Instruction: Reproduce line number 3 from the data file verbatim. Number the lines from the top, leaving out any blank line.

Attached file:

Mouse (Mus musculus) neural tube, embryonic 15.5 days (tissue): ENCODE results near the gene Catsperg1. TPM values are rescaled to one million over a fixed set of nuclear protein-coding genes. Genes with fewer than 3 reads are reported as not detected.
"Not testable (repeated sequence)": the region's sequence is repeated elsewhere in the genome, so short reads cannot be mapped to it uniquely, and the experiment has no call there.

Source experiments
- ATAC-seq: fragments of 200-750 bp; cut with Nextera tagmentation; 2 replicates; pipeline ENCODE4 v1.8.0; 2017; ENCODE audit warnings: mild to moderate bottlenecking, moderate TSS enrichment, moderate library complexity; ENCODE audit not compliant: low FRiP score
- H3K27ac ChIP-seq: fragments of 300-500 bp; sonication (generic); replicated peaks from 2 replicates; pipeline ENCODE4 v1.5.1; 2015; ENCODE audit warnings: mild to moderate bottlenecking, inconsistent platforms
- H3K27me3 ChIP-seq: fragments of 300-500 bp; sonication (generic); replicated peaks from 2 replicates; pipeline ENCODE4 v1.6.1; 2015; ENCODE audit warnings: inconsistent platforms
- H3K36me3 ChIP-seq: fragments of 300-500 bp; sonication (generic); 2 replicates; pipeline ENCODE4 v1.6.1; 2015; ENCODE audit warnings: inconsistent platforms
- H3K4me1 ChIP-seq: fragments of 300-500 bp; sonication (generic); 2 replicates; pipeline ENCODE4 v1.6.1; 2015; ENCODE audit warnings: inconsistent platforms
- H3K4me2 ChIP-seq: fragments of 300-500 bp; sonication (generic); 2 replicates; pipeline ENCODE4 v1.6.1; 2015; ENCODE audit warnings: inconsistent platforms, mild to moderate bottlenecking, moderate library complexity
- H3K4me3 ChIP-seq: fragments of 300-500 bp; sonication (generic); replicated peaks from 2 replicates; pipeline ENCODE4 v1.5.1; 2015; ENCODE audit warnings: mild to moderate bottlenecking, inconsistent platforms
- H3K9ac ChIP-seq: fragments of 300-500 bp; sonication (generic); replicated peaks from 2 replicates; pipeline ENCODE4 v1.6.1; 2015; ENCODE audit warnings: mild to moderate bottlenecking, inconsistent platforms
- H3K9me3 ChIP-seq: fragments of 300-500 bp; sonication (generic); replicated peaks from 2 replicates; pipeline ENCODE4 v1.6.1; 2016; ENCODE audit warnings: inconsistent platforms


Source experiments